New Clause 18 - Mutual societies

Part of Financial Services (Banking Reform) Bill – in a Public Bill Committee am 4:15 pm ar 16 Ebrill 2013.

Danfonwch hysbysiad imi am ddadleuon fel hyn

Photo of Chris Leslie Chris Leslie Shadow Minister (Treasury) 4:15, 16 Ebrill 2013

I beg to move, That the clause be read a Second time.

The coalition agreement, that wonderful document—[Interruption.] I say that in a sarcastic way, just for the record—that certain members of the Committee will remember with great fondness, although most of us will not, made a promise that the Government would

“bring forward detailed proposals to foster diversity in financial services, promote mutuals and create a more competitive banking industry.”

It is the fact that, three years on from the coalition agreement, we are still waiting for action to promote mutuality that has caused us to table this new clause. It would simply insert into the 2012 Act a requirement that regulators and the Government should make

“provision for the increased diversity of the financial services sector and promotion of mutual societies, including arrangements to measure the number of members of mutual societies”— in other words, whether more people are working with co-operatives or building societies, or less—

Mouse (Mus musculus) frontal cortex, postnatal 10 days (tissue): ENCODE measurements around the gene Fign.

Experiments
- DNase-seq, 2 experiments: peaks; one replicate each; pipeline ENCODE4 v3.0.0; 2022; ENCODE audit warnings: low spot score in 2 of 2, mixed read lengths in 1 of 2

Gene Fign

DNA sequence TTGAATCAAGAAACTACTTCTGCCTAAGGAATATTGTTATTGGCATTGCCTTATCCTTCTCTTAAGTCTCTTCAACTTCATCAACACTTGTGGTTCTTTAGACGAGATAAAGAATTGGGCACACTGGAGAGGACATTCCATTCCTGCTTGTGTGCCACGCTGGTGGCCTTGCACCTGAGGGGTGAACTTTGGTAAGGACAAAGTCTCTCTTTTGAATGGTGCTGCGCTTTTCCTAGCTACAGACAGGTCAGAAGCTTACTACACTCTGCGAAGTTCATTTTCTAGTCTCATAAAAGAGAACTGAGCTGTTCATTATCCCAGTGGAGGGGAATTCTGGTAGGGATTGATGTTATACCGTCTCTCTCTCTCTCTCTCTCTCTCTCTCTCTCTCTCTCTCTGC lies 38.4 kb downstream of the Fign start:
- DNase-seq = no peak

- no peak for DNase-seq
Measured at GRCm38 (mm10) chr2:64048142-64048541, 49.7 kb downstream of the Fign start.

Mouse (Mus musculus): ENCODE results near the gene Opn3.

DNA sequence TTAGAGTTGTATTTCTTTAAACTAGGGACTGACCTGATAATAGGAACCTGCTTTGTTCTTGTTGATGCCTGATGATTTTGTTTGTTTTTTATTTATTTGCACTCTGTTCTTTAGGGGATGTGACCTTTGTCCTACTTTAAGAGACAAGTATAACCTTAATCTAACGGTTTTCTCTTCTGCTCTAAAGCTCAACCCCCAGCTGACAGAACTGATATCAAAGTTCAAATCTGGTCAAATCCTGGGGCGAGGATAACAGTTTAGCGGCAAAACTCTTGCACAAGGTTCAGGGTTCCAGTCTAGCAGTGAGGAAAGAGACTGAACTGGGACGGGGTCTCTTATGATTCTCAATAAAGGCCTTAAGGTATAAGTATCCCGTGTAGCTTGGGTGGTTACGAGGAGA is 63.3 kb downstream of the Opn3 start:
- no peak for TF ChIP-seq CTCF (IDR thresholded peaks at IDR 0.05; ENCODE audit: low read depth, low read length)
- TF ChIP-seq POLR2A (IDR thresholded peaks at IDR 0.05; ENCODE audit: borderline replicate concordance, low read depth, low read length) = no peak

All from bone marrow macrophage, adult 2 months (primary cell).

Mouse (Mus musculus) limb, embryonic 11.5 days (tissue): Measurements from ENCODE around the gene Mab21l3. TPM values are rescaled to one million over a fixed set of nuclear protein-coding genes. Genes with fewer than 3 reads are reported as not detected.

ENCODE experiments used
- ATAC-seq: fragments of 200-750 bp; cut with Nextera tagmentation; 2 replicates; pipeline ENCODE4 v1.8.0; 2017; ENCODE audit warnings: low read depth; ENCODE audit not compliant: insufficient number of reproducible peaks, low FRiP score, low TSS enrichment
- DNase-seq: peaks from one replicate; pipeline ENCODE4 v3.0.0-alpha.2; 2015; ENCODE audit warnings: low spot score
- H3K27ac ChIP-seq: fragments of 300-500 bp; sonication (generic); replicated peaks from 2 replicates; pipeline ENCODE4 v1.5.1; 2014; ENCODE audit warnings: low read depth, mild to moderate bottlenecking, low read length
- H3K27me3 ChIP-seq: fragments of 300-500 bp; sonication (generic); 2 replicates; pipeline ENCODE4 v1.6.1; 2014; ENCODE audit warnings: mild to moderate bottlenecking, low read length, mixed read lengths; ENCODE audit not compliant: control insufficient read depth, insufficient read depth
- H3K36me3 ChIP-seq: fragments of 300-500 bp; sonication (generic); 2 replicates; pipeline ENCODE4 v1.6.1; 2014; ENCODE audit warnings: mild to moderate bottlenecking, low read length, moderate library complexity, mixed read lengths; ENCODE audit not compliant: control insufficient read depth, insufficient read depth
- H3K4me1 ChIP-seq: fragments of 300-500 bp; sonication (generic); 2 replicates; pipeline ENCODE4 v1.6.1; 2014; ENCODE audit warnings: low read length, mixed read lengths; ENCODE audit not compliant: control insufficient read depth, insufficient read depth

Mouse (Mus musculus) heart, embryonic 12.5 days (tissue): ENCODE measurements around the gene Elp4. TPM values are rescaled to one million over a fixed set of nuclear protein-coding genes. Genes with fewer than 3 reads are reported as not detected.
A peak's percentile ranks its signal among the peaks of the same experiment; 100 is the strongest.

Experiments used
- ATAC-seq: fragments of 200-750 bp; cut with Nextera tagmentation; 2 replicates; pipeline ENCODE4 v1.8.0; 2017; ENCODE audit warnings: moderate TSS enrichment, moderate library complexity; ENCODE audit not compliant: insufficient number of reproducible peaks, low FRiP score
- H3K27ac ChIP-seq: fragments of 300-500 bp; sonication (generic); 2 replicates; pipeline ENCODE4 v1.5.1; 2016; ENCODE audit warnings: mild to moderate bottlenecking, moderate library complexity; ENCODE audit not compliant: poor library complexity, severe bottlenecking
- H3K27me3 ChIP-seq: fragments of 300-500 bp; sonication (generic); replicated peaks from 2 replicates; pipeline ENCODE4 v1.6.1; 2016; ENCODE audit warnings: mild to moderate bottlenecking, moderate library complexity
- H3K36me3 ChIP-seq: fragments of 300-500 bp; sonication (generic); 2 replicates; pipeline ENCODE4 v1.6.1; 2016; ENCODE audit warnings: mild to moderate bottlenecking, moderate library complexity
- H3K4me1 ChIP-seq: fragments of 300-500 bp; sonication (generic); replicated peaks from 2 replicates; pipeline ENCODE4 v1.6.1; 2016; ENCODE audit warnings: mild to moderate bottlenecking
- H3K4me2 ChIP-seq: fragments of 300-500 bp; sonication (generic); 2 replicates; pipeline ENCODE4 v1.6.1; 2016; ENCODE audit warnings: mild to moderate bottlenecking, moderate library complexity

“and the market share for mutual societies as a proportion of the UK financial services sector.”

Building societies form a vital part of the British financial services sector, with mutual lenders and depositors currently having total assets of around £375 billion. Together, with their subsidiaries, they hold residential mortgages of £245 billion. They hold more than £250 billion of retail deposits, which accounts for more than a fifth of such deposits in the UK, and employ approximately 50,000 full and part-time staff and operate through approximately 2,000 branches.

In the past, both sides of the Committee have expressed, at one level or another, agreement that there should be a greater role for mutuals in the financial services sector; indeed the Deputy Prime Minister himself—for it was he—has repeatedly extolled the virtues of models of shared ownership and the “John Lewis economy” at various times. Mutuals have consistently achieved higher levels of customer satisfaction than other financial services  providers, as demonstrated in last year’s Which? consumer survey, in which five of the top ten financial brands in the UK are mutuals.

It would be helpful if the Government would take this opportunity to live up to the pledge that they made when forming the coalition and state specifically what steps they are taking to promote mutuals. We have had a lot of words and general support, but we want to see specific hard measurements agreed to now so that we can track the progress of the coalition agreement three years on from its inception and see how they intend to fulfil that pledge by the time of their demise in 2015.